The measure faced opposition from two Republican women, forcing a 50-50 tie. (Sign up for our free video newsletter here http://bit.ly/2n6VKPR)
Republicans needed Vice President Mike Pence to cast a tie-breaking vote Thursday in the Senate to advance legislation that rolls back rules preventing states from withholding certain federal funds to Planned Parenthood and other abortion providers.
With opposition from two Republican women, Sens. Susan Collins of Maine and Lisa Murkowski of Alaska, Republicans did not have enough votes with their slim 52-seat majority to advance the bill.
Pence, a longtime opponent of abortion, arrived to cast the vote breaking the 50-50 tie — and will be expected to do so later Thursday on final passage.
A Senate committee on Thursday narrowly approved R. Alexander Acosta to be Labor secretary, moving to fill one of President Trump’s few remaining vacant Cabinet posts.
The nomination of Acosta, a law school dean and former Justice Department official, was approved by a 12-11 vote by the Senate Health, Education, Labor and Pensions Committee. All of the panel’s Republicans supported the nomination; all of the Democrats were opposed.
If confirmed in a full Senate vote, which is expected soon, Acosta will be the only Latino in Trump’s Cabinet. A date for the final vote hasn’t been set.
The Senate Intelligence Committee hearing Thursday into Russian efforts to influence the November elections has been a long history lesson, tracing Moscow's decades-long efforts to use misinformation to undermine democracies.
But Clinton Watts, of the Center for Cyber and Homeland Security at George Washington University, provided a roadmap to better understanding the Kremlin's efforts. He urged senators and the U.S. government to follow the money to figure out how misinformation websites and social media outlets are being funded.
While the Russians conducted their hacking in the Internet's shadows, their efforts to influence the election was hardly a secret, he said.
Calling the accusations “lies,” Russian President Vladimir Putin on Thursday denied that Moscow meddled in last year’s U.S. elections.
"Read my lips, no," Putin said during a panel moderated by CNBC, according to a report on the news agency’s website.
"All those things are fictional, illusory and provocations, lies,” the Russian president said. “All these are used for domestic American political agendas. The anti-Russian card is played by different political forces inside the United States to trade on that and consolidate their positions inside.
Moscow has stepped up its interference in U.S. and European elections, using social media, hacking and other tools to undermine public confidence and to raise doubts about the U.S as an ally, Russia experts told the Senate Intelligence Committee on Thursday.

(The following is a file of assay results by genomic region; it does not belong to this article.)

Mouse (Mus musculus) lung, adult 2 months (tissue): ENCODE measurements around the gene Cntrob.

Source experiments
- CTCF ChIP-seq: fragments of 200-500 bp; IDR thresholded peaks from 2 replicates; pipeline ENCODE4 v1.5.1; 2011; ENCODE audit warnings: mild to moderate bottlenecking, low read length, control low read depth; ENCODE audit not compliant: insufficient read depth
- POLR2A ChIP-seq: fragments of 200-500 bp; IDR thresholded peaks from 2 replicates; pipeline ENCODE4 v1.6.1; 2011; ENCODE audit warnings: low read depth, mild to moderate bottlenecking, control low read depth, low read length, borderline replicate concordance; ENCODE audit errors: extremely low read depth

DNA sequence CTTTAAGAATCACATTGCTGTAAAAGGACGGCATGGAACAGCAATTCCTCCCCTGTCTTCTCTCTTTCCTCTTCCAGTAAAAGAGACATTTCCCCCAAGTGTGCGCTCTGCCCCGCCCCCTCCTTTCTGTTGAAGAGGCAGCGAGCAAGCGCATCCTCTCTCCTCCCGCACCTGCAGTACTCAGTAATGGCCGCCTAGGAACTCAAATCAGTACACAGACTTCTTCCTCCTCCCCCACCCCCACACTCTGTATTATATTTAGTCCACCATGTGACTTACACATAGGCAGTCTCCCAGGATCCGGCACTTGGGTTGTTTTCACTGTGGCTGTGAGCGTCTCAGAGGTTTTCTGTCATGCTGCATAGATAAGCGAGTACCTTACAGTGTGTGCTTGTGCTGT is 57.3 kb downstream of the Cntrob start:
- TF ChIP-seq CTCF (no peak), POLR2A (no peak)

The committee was taking testimony from experts in Russian propaganda and intelligence operations as part of its investigation into Moscow's meddling in the 2016 election.
Sen. Mark Warner (D-Va.), the top Democrat on the panel, emphasized that in addition to examining the broad topic of Russian efforts to influence the election, the panel also must seek to answer whether President Trump's campaign had contact with Russian officials last year, noting the the FBI has opened its own probe.
The 30-member-plus bloc of deficit hawks and right-flank conservatives had appeared for a while to be pushed aside by the movement that swept President Trump into office. (Sign up for our free video newsletter here http://bit.ly/2n6VKPR)
President Trump lobbed an electoral threat against hard right members of his party Thursday, saying on Twitter that he would fight them in the 2018 election if they did not "get on the team."
The Freedom Caucus salvo came less than a week after the group of about 30 Republican House members was blamed for derailing the GOP healthcare bill, despite efforts from Trump to negotiate with them.
Trump had previously made electoral threats to wayward members of his party, but Thursday's tweet was especially direct, threatening to cast them in the same light as Democrats.
The Freedom Caucus will hurt the entire Republican agenda if they don't get on the team, & fast. We must fight them, & Dems, in 2018!
Secretary of State Rex Tillerson on Thursday met for more than two hours with Turkey's president, Recep Tayyip Erdogan, as they hoped to shore up troubled relations between their nations.
Making his first trip to Turkey, Tillerson became the highest-ranking Trump administration official to hold a face-to-face session with Erdogan, an increasingly authoritarian leader who is also a NATO member and key ally in the fight against Islamic State in Syria.
The meeting went longer than planned. Turkey and the United States disagree sharply on how to combat Islamic State: Washington supports Kurdish militias that Erdogan regards as an arm of the Kurdistan Workers' Party (PKK), which Turkey and the U.S. consider a terrorist organization.
Ivanka Trump is taking on a more formal White House role — with a title but not a paycheck — a move intended to quell ethics concerns raised about her status in her father's administration.
In a statement, the White House noted that the president's elder daughter already had an "unprecedented role" in the administration different from that of previous presidential children.
She now will take the title of special advisor to the president, and therefore assume the same responsibility to abide by ethics standards that other federal employees have, the statement said. The decision demonstrates the administration's "commitment to ethics, transparency and compliance," the administration said.